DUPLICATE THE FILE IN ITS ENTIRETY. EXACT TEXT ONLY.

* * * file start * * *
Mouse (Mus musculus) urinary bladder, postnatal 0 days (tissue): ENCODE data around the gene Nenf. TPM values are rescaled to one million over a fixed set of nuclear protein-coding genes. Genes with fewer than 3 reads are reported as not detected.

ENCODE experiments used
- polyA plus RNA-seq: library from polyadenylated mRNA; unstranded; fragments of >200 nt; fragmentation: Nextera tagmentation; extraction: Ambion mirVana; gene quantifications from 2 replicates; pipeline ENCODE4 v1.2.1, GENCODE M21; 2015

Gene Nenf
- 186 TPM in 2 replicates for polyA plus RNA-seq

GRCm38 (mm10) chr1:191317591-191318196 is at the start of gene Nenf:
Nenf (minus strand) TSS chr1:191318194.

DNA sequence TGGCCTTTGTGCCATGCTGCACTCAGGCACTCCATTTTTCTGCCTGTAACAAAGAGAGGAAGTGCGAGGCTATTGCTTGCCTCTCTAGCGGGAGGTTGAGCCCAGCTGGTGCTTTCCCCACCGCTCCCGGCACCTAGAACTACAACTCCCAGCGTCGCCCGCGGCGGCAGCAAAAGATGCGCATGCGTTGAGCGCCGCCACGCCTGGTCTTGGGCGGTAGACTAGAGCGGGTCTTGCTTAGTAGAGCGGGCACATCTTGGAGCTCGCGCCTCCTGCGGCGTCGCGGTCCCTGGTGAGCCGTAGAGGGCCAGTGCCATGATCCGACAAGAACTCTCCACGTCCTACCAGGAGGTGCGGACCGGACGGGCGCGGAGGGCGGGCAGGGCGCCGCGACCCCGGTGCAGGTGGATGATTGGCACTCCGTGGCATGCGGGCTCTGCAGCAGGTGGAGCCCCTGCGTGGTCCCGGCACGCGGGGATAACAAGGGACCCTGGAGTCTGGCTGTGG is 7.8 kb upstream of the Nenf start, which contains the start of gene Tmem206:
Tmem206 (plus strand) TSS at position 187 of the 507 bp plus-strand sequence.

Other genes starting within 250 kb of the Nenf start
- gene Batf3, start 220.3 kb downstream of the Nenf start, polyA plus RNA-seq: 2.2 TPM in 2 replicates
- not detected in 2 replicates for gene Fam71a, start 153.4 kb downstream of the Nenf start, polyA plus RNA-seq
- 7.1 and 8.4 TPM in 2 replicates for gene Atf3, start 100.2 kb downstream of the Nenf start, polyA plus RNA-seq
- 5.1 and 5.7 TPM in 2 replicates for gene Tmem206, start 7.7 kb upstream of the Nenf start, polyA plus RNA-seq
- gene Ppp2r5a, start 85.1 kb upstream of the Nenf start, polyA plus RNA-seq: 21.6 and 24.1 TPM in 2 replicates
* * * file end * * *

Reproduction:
Mouse (Mus musculus) urinary bladder, postnatal 0 days (tissue): ENCODE data around the gene Nenf. TPM values are rescaled to one million over a fixed set of nuclear protein-coding genes. Genes with fewer than 3 reads are reported as not detected.

ENCODE experiments used
- polyA plus RNA-seq: library from polyadenylated mRNA; unstranded; fragments of >200 nt; fragmentation: Nextera tagmentation; extraction: Ambion mirVana; gene quantifications from 2 replicates; pipeline ENCODE4 v1.2.1, GENCODE M21; 2015

Gene Nenf
- 186 TPM in 2 replicates for polyA plus RNA-seq

GRCm38 (mm10) chr1:191317591-191318196 is at the start of gene Nenf:
Nenf (minus strand) TSS chr1:191318194.

DNA sequence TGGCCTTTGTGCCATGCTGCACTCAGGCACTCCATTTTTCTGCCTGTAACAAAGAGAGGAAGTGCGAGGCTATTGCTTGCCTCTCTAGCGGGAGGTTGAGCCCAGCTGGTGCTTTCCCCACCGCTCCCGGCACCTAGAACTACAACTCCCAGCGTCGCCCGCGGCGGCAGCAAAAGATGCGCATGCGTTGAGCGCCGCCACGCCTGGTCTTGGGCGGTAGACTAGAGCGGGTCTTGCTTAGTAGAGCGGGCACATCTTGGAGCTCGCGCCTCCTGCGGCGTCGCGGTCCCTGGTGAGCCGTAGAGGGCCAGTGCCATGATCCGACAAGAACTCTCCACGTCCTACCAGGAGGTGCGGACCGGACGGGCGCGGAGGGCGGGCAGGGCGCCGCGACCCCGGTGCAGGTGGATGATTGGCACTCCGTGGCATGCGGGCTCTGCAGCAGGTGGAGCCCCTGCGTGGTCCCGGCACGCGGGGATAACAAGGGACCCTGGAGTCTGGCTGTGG is 7.8 kb upstream of the Nenf start, which contains the start of gene Tmem206:
Tmem206 (plus strand) TSS at position 187 of the 507 bp plus-strand sequence.

Other genes starting within 250 kb of the Nenf start
- gene Batf3, start 220.3 kb downstream of the Nenf start, polyA plus RNA-seq: 2.2 TPM in 2 replicates
- not detected in 2 replicates for gene Fam71a, start 153.4 kb downstream of the Nenf start, polyA plus RNA-seq
- 7.1 and 8.4 TPM in 2 replicates for gene Atf3, start 100.2 kb downstream of the Nenf start, polyA plus RNA-seq
- 5.1 and 5.7 TPM in 2 replicates for gene Tmem206, start 7.7 kb upstream of the Nenf start, polyA plus RNA-seq
- gene Ppp2r5a, start 85.1 kb upstream of the Nenf start, polyA plus RNA-seq: 21.6 and 24.1 TPM in 2 replicates